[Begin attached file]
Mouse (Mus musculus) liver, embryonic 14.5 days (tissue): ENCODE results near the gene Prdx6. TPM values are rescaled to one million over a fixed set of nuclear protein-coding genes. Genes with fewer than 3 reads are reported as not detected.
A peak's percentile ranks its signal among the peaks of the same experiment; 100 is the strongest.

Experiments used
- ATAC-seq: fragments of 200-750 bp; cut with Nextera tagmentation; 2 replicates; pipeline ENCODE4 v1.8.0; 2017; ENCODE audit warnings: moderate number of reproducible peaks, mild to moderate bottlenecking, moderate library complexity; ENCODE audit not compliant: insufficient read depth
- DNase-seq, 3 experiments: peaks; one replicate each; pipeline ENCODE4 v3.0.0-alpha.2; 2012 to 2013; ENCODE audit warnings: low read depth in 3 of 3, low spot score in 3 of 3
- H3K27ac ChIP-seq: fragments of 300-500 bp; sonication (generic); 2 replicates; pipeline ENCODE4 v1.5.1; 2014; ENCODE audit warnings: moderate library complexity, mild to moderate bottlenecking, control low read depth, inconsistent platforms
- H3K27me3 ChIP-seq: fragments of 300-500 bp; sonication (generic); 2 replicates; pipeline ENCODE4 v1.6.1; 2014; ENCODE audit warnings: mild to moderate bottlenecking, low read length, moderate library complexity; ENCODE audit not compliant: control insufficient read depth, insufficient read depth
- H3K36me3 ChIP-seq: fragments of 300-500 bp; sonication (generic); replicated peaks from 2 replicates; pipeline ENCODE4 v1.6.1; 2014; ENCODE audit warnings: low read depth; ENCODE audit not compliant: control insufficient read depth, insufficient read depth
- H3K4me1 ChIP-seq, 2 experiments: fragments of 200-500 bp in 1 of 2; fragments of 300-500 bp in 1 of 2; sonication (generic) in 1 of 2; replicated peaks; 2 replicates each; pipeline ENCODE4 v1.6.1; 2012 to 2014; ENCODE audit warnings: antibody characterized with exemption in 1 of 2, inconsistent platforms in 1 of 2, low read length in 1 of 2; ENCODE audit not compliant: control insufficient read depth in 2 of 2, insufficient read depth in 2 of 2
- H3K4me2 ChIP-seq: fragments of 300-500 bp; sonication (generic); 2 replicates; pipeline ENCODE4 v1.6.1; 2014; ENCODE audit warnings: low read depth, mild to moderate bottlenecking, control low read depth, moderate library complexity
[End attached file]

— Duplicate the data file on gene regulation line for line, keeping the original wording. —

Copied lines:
Mouse (Mus musculus) liver, embryonic 14.5 days (tissue): ENCODE results near the gene Prdx6. TPM values are rescaled to one million over a fixed set of nuclear protein-coding genes. Genes with fewer than 3 reads are reported as not detected.
A peak's percentile ranks its signal among the peaks of the same experiment; 100 is the strongest.

Experiments used
- ATAC-seq: fragments of 200-750 bp; cut with Nextera tagmentation; 2 replicates; pipeline ENCODE4 v1.8.0; 2017; ENCODE audit warnings: moderate number of reproducible peaks, mild to moderate bottlenecking, moderate library complexity; ENCODE audit not compliant: insufficient read depth
- DNase-seq, 3 experiments: peaks; one replicate each; pipeline ENCODE4 v3.0.0-alpha.2; 2012 to 2013; ENCODE audit warnings: low read depth in 3 of 3, low spot score in 3 of 3
- H3K27ac ChIP-seq: fragments of 300-500 bp; sonication (generic); 2 replicates; pipeline ENCODE4 v1.5.1; 2014; ENCODE audit warnings: moderate library complexity, mild to moderate bottlenecking, control low read depth, inconsistent platforms
- H3K27me3 ChIP-seq: fragments of 300-500 bp; sonication (generic); 2 replicates; pipeline ENCODE4 v1.6.1; 2014; ENCODE audit warnings: mild to moderate bottlenecking, low read length, moderate library complexity; ENCODE audit not compliant: control insufficient read depth, insufficient read depth
- H3K36me3 ChIP-seq: fragments of 300-500 bp; sonication (generic); replicated peaks from 2 replicates; pipeline ENCODE4 v1.6.1; 2014; ENCODE audit warnings: low read depth; ENCODE audit not compliant: control insufficient read depth, insufficient read depth
- H3K4me1 ChIP-seq, 2 experiments: fragments of 200-500 bp in 1 of 2; fragments of 300-500 bp in 1 of 2; sonication (generic) in 1 of 2; replicated peaks; 2 replicates each; pipeline ENCODE4 v1.6.1; 2012 to 2014; ENCODE audit warnings: antibody characterized with exemption in 1 of 2, inconsistent platforms in 1 of 2, low read length in 1 of 2; ENCODE audit not compliant: control insufficient read depth in 2 of 2, insufficient read depth in 2 of 2
- H3K4me2 ChIP-seq: fragments of 300-500 bp; sonication (generic); 2 replicates; pipeline ENCODE4 v1.6.1; 2014; ENCODE audit warnings: low read depth, mild to moderate bottlenecking, control low read depth, moderate library complexity